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What Is the State Motto of Minnesota?

By Britt Archer
Updated May 17, 2024
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Fair-haired immigrants from Sweden and Norway generally come to mind when considering the early population of Minnesota, which became the 32nd state of the Union in 1858. The French, however, had already been in the region for a couple of centuries before Swedish and Norwegian pioneers began to settle there. The French settlers included Jesuit priests and missionaries, and many were voyageurs, or fur traders of French and French-Canadian descent. It is for this reason that it is entirely appropriate for the official state motto of Minnesota to be conveyed in French, L'Etoile du Nord. In English, it means "The Star of the North."

The state’s Legislature voted in 1861 to approve L’Etoile du Nord as the state motto of Minnesota. Henry Sibley, a fur trader of English descent who hailed from Michigan and later became the first state governor, selected it. He was highly educated, and his father served as a judge on the Supreme Court in his home state. Henry Sibley set off from Detroit at the age of 18 to look for adventure, taking a job as a clerk for a trading company. He later served as a Congressional delegate, representing his adopted home of Minnesota. He fostered friendly relations with his neighbors, who were Dakota Indians, or Sioux. Their name for him was “Walker in the Pines.”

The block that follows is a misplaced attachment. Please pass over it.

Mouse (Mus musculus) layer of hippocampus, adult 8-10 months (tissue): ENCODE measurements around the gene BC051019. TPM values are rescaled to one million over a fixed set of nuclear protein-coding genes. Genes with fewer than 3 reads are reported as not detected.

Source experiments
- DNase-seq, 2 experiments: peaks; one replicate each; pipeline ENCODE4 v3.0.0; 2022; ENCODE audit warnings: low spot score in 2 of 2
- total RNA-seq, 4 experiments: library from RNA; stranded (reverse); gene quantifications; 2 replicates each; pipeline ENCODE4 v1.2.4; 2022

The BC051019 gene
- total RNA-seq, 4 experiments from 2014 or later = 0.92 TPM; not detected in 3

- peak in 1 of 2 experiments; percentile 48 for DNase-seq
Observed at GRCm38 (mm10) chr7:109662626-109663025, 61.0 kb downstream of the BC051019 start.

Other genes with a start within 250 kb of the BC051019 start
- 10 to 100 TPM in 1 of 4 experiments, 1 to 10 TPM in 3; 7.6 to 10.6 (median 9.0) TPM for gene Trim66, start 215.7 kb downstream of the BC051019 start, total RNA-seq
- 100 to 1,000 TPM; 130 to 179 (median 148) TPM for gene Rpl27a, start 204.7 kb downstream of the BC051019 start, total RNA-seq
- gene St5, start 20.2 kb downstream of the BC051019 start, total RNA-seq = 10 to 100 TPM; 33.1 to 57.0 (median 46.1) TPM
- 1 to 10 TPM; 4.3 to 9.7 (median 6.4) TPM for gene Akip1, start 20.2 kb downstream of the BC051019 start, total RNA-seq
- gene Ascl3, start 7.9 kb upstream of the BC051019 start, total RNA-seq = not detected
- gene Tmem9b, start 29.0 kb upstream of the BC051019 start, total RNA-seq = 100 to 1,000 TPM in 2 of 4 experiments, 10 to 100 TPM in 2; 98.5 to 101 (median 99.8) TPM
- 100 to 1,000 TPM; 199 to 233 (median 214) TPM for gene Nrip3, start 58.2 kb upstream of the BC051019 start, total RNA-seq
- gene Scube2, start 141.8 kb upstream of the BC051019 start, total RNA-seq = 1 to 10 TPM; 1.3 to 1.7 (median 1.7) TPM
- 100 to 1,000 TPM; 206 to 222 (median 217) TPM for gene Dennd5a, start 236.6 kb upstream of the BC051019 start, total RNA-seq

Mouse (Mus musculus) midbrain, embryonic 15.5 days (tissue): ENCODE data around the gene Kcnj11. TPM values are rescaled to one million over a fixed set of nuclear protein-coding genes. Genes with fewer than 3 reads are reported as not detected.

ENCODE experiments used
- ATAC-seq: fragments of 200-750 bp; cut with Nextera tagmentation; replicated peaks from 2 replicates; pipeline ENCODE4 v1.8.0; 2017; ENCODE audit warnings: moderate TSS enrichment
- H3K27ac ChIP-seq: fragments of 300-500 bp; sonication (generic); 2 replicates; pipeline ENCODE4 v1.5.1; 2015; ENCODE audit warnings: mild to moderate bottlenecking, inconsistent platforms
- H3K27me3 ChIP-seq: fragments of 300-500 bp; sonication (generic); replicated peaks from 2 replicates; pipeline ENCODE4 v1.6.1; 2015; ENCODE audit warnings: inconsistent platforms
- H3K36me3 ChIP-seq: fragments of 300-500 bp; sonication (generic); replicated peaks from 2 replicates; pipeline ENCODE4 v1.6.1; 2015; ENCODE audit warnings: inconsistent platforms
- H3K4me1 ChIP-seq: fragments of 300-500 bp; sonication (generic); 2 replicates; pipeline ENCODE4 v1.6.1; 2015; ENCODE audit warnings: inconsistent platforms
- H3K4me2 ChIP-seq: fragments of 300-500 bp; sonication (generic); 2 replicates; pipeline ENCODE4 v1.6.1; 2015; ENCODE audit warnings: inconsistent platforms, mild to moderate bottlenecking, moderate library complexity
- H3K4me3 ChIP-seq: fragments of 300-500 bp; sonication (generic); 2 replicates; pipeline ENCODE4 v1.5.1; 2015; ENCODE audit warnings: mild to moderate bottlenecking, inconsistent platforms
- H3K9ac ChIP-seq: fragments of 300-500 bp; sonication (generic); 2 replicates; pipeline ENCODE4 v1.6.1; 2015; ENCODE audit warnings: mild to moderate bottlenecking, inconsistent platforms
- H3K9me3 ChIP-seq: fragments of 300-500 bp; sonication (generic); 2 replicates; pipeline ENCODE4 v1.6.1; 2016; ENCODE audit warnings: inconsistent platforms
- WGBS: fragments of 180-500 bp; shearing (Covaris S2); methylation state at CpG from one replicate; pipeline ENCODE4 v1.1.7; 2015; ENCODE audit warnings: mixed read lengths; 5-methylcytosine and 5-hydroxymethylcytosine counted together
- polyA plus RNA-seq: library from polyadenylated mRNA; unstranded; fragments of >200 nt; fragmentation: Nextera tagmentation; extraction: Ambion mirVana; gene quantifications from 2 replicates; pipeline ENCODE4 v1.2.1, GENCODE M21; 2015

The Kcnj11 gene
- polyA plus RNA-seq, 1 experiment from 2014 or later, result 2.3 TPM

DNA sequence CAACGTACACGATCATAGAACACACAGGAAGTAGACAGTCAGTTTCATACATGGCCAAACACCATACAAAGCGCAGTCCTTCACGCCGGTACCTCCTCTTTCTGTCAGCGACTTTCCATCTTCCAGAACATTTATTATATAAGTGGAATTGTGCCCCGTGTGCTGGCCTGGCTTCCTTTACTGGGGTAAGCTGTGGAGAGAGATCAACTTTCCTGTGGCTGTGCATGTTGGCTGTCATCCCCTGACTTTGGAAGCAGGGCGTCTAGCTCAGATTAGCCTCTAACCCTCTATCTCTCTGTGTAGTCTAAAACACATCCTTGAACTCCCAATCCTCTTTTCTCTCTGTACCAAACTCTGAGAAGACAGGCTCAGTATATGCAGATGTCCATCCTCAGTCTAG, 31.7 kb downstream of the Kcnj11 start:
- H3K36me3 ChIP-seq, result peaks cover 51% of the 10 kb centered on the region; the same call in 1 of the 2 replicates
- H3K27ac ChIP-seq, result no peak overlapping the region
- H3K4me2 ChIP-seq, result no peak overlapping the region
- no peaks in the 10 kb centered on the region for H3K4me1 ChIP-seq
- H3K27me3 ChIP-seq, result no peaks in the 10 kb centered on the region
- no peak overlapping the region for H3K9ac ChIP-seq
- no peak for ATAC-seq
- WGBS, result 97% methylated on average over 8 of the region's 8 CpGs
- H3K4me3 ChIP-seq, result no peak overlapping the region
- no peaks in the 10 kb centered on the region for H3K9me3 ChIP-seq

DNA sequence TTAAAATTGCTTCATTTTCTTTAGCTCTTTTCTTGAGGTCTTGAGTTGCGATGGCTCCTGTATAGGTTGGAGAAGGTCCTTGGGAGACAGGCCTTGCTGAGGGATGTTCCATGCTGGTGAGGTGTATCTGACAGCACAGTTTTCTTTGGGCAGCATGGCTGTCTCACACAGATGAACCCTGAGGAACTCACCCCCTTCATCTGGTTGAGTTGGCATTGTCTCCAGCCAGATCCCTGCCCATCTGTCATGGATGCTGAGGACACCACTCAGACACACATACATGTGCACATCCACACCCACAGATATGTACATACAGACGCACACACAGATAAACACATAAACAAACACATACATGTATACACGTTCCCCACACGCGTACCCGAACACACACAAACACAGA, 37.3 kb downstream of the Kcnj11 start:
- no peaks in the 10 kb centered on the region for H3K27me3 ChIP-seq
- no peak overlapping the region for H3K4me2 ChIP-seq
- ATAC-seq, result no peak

When state lawmakers gave official approval to the state motto of Minnesota in 1861, they concurrently approved the state seal. The seal was initially designed 12 years earlier, in 1849, and received a minor redesign in 1983. The state motto of Minnesota is depicted on a banner or scroll that is displayed on the seal.

Seth Eastman, the designer of the seal, was a native of Maine and an artist whose paintings primarily portrayed Minnesota’s Indian tribes. He had learned to sketch while attending West Point, the military academy in New York. While assigned with the military in Minnesota, he married a 15-year-old Dakota Indian girl and fathered a child with her, but ended the union when he left the state.

In addition to the official state motto of Minnesota, the state also has a related nickname, The North Star State. Minnesota is also popularly known as the Land of 10,000 Lakes, a slogan it imprints on its license plates. The name, however, is a misnomer because Minnesota's lakes number about 12,000.

America Explained is dedicated to providing accurate and trustworthy information. We carefully select reputable sources and employ a rigorous fact-checking process to maintain the highest standards. To learn more about our commitment to accuracy, read our editorial process.
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